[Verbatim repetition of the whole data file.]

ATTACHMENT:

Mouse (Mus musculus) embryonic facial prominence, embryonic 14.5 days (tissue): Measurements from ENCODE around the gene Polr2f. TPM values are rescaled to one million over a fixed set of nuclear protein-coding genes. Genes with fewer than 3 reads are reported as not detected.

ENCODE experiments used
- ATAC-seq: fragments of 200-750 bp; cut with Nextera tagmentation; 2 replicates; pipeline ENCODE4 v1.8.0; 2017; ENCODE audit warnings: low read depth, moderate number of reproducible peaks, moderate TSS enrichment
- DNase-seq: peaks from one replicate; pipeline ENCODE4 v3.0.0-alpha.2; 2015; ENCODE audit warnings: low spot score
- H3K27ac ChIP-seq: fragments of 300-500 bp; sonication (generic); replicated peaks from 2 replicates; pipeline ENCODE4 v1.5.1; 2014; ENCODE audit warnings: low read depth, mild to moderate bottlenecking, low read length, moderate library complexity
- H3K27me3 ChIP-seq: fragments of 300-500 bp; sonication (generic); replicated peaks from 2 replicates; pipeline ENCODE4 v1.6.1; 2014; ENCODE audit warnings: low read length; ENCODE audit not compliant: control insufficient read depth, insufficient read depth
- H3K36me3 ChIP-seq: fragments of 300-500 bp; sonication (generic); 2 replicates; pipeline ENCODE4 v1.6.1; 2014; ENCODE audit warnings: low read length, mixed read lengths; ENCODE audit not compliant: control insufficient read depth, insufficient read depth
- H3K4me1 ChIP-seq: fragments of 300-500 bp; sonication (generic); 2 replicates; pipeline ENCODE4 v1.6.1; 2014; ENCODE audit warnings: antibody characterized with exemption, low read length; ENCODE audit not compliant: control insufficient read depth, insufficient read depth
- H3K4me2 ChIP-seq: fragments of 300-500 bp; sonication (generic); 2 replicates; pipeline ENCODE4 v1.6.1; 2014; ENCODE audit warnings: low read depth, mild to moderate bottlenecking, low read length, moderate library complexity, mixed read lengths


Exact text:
Mouse (Mus musculus) embryonic facial prominence, embryonic 14.5 days (tissue): Measurements from ENCODE around the gene Polr2f. TPM values are rescaled to one million over a fixed set of nuclear protein-coding genes. Genes with fewer than 3 reads are reported as not detected.

ENCODE experiments used
- ATAC-seq: fragments of 200-750 bp; cut with Nextera tagmentation; 2 replicates; pipeline ENCODE4 v1.8.0; 2017; ENCODE audit warnings: low read depth, moderate number of reproducible peaks, moderate TSS enrichment
- DNase-seq: peaks from one replicate; pipeline ENCODE4 v3.0.0-alpha.2; 2015; ENCODE audit warnings: low spot score
- H3K27ac ChIP-seq: fragments of 300-500 bp; sonication (generic); replicated peaks from 2 replicates; pipeline ENCODE4 v1.5.1; 2014; ENCODE audit warnings: low read depth, mild to moderate bottlenecking, low read length, moderate library complexity
- H3K27me3 ChIP-seq: fragments of 300-500 bp; sonication (generic); replicated peaks from 2 replicates; pipeline ENCODE4 v1.6.1; 2014; ENCODE audit warnings: low read length; ENCODE audit not compliant: control insufficient read depth, insufficient read depth
- H3K36me3 ChIP-seq: fragments of 300-500 bp; sonication (generic); 2 replicates; pipeline ENCODE4 v1.6.1; 2014; ENCODE audit warnings: low read length, mixed read lengths; ENCODE audit not compliant: control insufficient read depth, insufficient read depth
- H3K4me1 ChIP-seq: fragments of 300-500 bp; sonication (generic); 2 replicates; pipeline ENCODE4 v1.6.1; 2014; ENCODE audit warnings: antibody characterized with exemption, low read length; ENCODE audit not compliant: control insufficient read depth, insufficient read depth
- H3K4me2 ChIP-seq: fragments of 300-500 bp; sonication (generic); 2 replicates; pipeline ENCODE4 v1.6.1; 2014; ENCODE audit warnings: low read depth, mild to moderate bottlenecking, low read length, moderate library complexity, mixed read lengths